↩ The size of the planetoid is a bit tricky to determine. The commentary says only, “The diameter of the meteorite is slightly bigger than the breadth of Honshu”. Honshu is 230 km across at the widest point.
At 00:54 in the video there’s a frame with Juno and the curve of the Earth simultaneously visible. I make Juno to be about 100 pixels high and the Earth about 4,000 pixels high. If their centres were the same distance from the camera Juno would be about 320 km in diameter, but although Juno’s shadow is close to the horizon it’s not quite there, so we should take off a bit to correct for perspective.
Some other commentators8 had a bit of trouble estimating Juno’s size from the video; “about the size of the Moon” (3,500 km diameter) is a popular option but is clearly much too big; astronomer Phil Plait guessed 100 miles (160 km); and bloggers at the New Scientist guessed 100 km.
↩ See for example the oddly-shaped Vesta, nine times the mass of Juno.
↩ No known objects of the size of Juno have Earth-crossing orbits; the largest known Earth-crossers are about 10 km in diameter, like Sisyphus, and it’s unlikely that there are any unknown bodies the size of Juno in the inner solar system. So nothing like this impact can happen in the foreseeable future, nor has anything like it happened for 3.8 billion years.
↩ You can see this effect in miniature in Meteor Crater, Arizona, where the overlying strata have been peeled off and turned upside down.
↩ Figures from the commentary. The vaporization of rock takes about 1027 J.
↩ The Westminster Clock Tower (04:47) and the Temple of Poseidon (05:00) would probably not have survived: these structures would have been demolished by the earthquake and the air blast. But their survival to see the rain of rock vapour is not impossible and their mournful presence brings home the human scale of the catastrophe in a way that an undifferentiated pile of ruins would not.
↩ The boiling of the Earth’s oceans takes about 1026 J, about a tenth of the heat energy of the rock vapour.
After the impact the Earth’s surface would be hidden by a blanket of incandescent gas, which would cool to an unbroken cover of hot clouds, like Venus. This wasn’t shown: maybe the hellish surface of molten rock was considered the most dramatic image with which to end the sequence.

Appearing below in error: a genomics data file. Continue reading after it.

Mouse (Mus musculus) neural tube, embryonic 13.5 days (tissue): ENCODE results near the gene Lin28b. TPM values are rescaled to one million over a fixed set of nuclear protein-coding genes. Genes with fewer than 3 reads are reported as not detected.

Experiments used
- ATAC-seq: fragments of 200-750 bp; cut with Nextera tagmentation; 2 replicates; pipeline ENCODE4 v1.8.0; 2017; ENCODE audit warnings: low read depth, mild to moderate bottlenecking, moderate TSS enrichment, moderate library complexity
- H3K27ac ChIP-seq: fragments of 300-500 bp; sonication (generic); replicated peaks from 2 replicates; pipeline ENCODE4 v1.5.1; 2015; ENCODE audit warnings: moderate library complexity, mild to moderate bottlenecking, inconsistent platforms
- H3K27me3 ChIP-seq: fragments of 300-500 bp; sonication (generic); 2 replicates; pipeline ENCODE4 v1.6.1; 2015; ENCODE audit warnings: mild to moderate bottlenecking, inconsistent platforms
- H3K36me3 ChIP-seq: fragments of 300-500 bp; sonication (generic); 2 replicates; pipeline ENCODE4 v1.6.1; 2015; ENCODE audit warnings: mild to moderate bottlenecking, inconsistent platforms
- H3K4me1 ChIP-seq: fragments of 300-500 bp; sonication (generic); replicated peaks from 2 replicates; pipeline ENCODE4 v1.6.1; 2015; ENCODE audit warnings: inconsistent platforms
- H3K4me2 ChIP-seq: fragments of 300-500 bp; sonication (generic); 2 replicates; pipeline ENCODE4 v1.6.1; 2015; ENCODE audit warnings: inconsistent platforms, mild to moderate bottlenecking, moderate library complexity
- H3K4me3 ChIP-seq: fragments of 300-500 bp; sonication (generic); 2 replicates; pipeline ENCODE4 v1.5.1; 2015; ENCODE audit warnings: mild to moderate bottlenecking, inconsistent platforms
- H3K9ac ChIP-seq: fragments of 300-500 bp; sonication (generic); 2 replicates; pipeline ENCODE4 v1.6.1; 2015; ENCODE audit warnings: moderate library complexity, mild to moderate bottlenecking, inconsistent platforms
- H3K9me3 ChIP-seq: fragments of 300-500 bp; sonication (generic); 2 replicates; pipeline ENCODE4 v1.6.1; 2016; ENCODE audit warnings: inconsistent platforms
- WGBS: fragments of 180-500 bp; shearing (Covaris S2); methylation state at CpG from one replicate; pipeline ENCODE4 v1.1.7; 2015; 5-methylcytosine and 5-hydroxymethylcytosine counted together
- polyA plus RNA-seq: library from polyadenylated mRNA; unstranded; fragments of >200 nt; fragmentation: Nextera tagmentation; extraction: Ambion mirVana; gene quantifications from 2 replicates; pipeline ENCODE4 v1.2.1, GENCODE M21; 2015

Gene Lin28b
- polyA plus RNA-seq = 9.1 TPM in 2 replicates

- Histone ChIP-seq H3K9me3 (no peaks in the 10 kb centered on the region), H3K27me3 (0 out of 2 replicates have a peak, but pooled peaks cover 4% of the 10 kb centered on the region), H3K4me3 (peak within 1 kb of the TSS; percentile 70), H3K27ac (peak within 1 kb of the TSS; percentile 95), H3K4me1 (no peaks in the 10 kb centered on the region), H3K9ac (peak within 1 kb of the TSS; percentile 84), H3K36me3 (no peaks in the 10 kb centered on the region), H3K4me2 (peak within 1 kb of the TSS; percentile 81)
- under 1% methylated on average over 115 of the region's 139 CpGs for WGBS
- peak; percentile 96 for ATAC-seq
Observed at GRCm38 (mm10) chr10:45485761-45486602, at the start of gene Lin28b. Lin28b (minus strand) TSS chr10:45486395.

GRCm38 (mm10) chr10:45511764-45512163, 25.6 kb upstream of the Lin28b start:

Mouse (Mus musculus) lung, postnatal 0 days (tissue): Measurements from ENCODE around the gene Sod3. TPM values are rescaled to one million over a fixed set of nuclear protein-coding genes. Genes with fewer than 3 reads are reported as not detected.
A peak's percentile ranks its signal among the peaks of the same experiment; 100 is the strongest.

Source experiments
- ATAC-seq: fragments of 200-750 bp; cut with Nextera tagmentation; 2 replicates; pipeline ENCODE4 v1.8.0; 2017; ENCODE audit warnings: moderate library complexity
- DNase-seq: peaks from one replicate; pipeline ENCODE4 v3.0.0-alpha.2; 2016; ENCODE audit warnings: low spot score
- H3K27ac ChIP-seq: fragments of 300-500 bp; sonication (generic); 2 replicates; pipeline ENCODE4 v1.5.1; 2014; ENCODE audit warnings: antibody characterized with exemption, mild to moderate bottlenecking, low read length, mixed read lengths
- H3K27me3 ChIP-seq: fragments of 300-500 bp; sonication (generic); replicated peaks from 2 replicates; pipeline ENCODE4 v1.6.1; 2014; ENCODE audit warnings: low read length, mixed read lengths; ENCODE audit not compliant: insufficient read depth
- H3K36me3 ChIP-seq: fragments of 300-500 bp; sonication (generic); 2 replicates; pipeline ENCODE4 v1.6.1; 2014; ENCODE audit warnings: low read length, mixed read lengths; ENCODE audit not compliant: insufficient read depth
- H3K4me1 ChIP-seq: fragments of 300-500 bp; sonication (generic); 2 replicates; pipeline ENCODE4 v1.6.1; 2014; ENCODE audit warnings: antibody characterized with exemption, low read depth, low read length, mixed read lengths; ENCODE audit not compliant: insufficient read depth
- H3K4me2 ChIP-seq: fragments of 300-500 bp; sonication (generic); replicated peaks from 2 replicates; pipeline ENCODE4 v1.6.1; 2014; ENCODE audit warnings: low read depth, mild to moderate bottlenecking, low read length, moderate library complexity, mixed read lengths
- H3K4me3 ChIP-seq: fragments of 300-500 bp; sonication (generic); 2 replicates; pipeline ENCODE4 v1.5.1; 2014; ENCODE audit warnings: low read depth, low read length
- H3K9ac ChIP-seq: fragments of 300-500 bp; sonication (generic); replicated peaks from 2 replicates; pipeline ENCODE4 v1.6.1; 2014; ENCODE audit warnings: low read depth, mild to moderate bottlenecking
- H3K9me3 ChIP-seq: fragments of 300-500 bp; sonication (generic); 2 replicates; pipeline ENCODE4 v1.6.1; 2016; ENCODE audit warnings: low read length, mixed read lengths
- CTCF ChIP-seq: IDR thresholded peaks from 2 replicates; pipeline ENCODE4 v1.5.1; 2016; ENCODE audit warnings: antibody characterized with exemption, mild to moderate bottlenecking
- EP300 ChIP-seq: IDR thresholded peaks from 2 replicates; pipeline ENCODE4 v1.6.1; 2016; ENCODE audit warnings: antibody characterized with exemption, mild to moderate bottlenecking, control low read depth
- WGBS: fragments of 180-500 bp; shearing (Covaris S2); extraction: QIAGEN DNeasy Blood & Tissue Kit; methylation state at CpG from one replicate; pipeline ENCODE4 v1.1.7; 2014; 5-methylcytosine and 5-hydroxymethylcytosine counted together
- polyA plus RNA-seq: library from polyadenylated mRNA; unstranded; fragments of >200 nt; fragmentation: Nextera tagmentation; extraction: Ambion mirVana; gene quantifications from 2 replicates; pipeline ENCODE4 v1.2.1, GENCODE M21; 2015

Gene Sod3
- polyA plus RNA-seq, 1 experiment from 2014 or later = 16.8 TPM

↩ One of the curious aspects of this animation is how keen people seem to be to rubbish it. You can see some quite bogus criticisms here ("If it struck out at sea the water would cushion the impact … there will be survivors depending on how much oxygen remains and other environmental damage"), here ("the meteorite doesn’t have any gas trail, the shadow is way too big on the earth, and something that big would rip a third of the earth away"), here ("This scenario simply couldn’t happen, it defies Newtonian Physics at several levels"), and here ("Totally implausable, close to laughable, completely disingenuous science … only a moron would believe this is something to be credible").
There may be lots of simplifications, but the general story, the sizes, speeds, and energies involved seem right, at least to within an order of magnitude or so. The events match the results of the Impact Effects program at the Lunar and Planetary Laboratory.9 In particular, the video gets some things right that I would have guessed wrong: for example, I would have imagined that ballistic ejecta would thoroughly bombard most of the Earth’s surface. But according to Collins, Melosh & Marcus, Meteoritics & Planetary Science 40(6):817–840 (2005), the intensity of the bombardment is greatest at the crater rim and falls off from there with the cube of the distance (equation 43 of that paper), so that it’s negligible at the antipodes.
So why the general strong disbelief?
↩ If you’re trying this out yourself and wondering why the damage seems to be limited to that caused by the fireball, earthquake, and air blast, see the authors’ paper for a list of consequences not considered by the program, especially page 833: “Currently, we do not make any estimates regarding the potentially global environmental consequences of large impact events.”